Friday, January 28, 2011

Nong Khai

Taro bread We were super excited about being back in Thailand and being able to visit that most traditional of cultural establishments, 7-11, which is filled with all our favourite tasty stuff like purple taro bread, 5 baht bags of coffee sweets and weird little pots of mysterious coconutty desserts. However, it still took us about three days to realise that there was one just around the corner from our hotel in Nong Khai.

Nong Khai is just over the border, about 20km from Vientiane and a bit further along the river. You can wave at Laos on the other side of the river and watch boats carrying boxes of stuff (Beerlao, we hoped) between the two. It shares Vientiane's lovely red sunsets, although they're not over the river.

It's not a very touristy town and is a little weird, having been relatively recently formed from a number of villages so there's no real town centre. The riverside is developed into an attractive promenade lined with cafes and restaurants, and dotted with pleasant shelters where you can sit peacefully and read a book all afternoon.

Nong Khai (21/365)
Further in from the river there are excellent food markets and cheap restaurants - lots of barbecues (including an excellent chicken roasting machine using lots of cogs and bike chains to rotate the chickens). We found ourselves a new pancake lady and learned the Thai word for "four" (we had previously only got as far as three) by ordering two small round sugared pancakes each. She also taught us the word for that kind of pancake so we didn't have to make rounded shapes with our hands any more. Another stall served us the most excellent pad thai.

Sadly, Nong Khai is rife with elephant begging - every evening, mahouts drive their elephants into the city and walk them through busy areas, selling sugar cane and bananas so you can have a chance to feed them. One of the things we learned at Elephant Nature Park was that elephants' feet are very sensitive to vibrations in the ground, which they use to communicate and detect danger. Once you understand this, and have learned about the cruel processes use to "break" an elephant to make it obedient, it can be quite upsetting to see these creatures in the city, often babies without their mothers, constantly overstimulated by vibrations from traffic, whimpering and completely subservient.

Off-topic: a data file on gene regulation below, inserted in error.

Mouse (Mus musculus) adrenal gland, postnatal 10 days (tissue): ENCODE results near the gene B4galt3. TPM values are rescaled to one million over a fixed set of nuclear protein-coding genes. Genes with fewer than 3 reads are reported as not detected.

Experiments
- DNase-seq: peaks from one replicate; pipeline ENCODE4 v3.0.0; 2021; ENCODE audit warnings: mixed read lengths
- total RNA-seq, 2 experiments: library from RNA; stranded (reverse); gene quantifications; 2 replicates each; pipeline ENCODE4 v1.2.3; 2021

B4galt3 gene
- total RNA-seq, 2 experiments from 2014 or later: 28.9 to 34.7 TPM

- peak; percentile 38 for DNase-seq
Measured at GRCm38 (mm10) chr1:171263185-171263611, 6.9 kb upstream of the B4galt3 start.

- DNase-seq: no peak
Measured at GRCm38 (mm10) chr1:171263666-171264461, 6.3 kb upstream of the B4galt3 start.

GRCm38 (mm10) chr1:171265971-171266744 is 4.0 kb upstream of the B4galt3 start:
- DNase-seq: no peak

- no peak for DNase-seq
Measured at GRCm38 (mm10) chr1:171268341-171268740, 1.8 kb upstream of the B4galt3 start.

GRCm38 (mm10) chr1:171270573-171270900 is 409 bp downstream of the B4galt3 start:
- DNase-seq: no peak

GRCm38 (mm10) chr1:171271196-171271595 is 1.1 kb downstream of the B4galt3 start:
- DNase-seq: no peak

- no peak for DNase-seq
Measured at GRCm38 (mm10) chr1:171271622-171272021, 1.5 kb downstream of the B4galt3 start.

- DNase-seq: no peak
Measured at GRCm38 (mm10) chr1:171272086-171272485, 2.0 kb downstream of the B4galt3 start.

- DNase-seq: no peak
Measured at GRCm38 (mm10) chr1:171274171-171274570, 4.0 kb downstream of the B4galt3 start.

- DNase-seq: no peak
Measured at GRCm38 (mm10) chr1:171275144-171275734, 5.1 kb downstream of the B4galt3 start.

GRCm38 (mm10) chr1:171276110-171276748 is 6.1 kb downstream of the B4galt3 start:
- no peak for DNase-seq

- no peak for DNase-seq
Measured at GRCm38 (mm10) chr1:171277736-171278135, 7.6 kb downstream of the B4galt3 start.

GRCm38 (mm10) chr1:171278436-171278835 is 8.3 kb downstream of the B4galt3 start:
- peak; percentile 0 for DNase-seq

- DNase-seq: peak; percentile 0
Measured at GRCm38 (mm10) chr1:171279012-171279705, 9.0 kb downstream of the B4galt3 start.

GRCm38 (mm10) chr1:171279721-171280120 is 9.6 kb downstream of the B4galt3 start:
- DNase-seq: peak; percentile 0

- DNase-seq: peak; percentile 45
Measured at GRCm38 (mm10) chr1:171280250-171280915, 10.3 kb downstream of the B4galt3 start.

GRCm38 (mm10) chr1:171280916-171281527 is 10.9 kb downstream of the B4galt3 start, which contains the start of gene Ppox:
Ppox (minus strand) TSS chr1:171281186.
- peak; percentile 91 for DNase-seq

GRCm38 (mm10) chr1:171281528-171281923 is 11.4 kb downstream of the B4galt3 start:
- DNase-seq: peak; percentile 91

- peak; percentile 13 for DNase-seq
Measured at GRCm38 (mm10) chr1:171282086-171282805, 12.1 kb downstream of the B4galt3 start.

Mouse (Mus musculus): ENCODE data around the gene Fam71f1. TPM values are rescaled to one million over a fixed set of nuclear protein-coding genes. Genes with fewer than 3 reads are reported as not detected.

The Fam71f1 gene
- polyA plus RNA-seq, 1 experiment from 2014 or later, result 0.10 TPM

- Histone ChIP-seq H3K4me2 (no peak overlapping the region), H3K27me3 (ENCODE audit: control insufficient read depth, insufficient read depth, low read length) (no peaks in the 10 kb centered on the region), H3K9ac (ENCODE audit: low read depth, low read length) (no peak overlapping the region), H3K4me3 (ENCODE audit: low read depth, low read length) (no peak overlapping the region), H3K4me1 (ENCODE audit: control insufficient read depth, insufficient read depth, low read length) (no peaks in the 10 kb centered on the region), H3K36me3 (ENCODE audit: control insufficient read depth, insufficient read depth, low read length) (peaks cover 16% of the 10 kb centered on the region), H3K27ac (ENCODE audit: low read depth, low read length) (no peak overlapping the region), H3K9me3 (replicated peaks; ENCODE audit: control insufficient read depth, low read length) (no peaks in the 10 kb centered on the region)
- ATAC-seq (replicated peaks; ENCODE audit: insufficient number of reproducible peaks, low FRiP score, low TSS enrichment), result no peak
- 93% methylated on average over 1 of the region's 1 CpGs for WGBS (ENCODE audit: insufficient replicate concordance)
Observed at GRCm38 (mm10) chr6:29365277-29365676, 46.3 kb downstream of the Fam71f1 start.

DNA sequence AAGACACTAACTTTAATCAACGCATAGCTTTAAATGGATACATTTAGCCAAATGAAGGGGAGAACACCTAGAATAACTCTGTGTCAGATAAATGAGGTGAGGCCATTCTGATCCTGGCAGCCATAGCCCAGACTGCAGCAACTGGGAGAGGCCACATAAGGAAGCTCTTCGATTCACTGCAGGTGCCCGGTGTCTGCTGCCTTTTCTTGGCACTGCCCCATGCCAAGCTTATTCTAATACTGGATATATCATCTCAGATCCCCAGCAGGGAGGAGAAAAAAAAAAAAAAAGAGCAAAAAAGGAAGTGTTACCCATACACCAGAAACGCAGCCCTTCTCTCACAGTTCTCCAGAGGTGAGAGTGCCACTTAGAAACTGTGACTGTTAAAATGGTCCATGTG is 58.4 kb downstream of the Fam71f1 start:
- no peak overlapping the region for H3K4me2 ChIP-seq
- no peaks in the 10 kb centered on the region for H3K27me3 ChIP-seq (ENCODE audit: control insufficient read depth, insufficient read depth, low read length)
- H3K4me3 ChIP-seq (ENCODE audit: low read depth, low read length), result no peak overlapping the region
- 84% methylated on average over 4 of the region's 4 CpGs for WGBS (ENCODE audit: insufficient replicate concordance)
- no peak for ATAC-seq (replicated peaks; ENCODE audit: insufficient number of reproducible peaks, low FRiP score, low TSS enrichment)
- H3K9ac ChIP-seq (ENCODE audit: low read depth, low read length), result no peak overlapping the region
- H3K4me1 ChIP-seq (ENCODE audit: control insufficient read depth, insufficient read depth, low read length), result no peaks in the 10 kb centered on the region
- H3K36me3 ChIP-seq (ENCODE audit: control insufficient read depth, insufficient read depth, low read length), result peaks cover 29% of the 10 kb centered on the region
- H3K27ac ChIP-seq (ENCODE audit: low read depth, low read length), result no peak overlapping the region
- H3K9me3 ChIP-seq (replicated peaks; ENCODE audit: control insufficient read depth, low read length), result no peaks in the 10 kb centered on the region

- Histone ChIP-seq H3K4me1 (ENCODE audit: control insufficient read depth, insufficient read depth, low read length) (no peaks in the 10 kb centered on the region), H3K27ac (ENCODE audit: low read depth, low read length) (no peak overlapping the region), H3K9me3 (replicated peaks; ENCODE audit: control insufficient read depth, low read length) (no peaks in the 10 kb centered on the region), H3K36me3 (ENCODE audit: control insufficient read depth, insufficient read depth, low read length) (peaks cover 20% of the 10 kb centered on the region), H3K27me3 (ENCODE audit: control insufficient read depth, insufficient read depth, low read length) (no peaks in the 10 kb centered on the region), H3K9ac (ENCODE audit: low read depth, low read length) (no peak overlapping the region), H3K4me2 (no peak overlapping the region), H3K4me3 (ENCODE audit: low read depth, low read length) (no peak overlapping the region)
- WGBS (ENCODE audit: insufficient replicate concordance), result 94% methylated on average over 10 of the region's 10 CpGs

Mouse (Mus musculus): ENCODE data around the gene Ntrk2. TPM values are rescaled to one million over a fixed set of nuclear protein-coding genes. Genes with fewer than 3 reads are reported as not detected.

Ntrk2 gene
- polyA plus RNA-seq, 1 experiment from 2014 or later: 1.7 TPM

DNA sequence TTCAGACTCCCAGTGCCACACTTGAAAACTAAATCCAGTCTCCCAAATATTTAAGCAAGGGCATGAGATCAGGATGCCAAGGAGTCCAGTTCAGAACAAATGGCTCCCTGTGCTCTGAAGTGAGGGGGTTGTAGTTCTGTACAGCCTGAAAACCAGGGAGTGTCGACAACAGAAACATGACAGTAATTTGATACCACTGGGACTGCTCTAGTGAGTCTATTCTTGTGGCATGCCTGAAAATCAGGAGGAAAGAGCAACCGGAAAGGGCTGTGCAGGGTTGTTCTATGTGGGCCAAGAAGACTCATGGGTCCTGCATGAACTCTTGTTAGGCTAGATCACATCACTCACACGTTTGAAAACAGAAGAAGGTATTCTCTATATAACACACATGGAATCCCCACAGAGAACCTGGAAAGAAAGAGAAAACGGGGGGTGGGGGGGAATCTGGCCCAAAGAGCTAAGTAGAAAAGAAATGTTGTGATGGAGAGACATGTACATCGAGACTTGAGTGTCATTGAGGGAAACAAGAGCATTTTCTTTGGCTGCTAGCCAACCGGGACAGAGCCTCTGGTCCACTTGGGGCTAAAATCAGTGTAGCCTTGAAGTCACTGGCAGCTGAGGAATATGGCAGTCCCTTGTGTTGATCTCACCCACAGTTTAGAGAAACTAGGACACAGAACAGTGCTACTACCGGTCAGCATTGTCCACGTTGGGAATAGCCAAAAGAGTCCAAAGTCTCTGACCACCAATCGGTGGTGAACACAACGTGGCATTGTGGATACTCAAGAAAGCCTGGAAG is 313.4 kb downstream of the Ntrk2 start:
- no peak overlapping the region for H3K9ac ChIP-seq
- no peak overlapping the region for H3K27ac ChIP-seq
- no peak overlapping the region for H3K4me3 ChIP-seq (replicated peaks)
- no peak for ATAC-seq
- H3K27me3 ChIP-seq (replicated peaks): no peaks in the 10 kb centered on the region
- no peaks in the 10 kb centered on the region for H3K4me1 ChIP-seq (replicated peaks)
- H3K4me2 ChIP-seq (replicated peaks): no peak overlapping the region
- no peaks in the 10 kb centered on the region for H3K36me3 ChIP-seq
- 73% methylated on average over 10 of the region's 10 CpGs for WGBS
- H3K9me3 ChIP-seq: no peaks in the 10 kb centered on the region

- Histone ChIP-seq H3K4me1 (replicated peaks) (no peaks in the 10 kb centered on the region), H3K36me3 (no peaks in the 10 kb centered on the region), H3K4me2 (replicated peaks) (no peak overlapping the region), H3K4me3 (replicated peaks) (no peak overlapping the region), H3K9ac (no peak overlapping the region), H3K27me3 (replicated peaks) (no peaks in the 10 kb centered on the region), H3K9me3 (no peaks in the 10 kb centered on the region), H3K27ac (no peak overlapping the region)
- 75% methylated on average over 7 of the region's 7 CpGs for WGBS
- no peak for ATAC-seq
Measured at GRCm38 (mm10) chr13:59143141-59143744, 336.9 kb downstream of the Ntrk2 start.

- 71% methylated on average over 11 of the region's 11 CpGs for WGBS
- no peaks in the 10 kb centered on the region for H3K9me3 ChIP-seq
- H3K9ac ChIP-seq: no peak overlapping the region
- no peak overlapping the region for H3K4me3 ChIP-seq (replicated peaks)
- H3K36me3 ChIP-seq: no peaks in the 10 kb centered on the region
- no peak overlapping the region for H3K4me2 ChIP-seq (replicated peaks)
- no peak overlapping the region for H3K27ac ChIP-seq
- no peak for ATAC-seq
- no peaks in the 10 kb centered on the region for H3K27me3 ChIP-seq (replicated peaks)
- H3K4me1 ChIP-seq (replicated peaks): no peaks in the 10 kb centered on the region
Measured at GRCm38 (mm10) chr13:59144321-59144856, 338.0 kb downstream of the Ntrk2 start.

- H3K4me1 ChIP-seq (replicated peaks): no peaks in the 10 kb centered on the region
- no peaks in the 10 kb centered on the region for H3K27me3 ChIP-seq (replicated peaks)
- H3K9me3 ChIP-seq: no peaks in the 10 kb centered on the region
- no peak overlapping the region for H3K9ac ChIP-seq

If you're visiting Thailand or anywhere that has elephants, please don't support this practice. Elephants need to eat hundreds of kilograms of food every day and you are not helping it by feeding it a couple of bananas - you are most likely doing it a disservice by making it financially worthwhile to bring it into the city. There are plenty of places where you can hang out with happy elephants, and by supporting those places instead you increase their capacity to help more of the sad ones.

Elephant dude on a rat (25/365) We spent several days lounging around in Nong Khai. On our last evening there we took a tuk-tuk out to Sala Keoku, a statue park on the outskirts of the city. Some small, some gigantic, many of the statues can only rightly be described as bizarre or a bit trippy. My personal favourite was a man with an elephant face sitting on a giant rat with hands.

Finally we got the sleeper back to Bangkok for a few more days of this crazy city. Yesterday I took the canal boat into town, wandered around getting lost for a bit and then visited two of the major temples, Wat Po (featuring what is possibly the world's largest reclining Buddha) and Wat Arun, (I climbed up the outside but it really toes the line between "seriously steep staircase" and "actually just a scary ladder with handrails")

In the evening we met up with our friend Matt, who we met in Phnom Penh, and took the lift up to the 64th floor (it's odd seeing numbers that high on a lift counter) of State Tower, the second highest building in Bangkok - there's a bar at the top where they charge 6 quid for a Coke and it doesn't even come in a gold-plated can, but does include spectacular views. Dgym had some vertigo moments but did very well.

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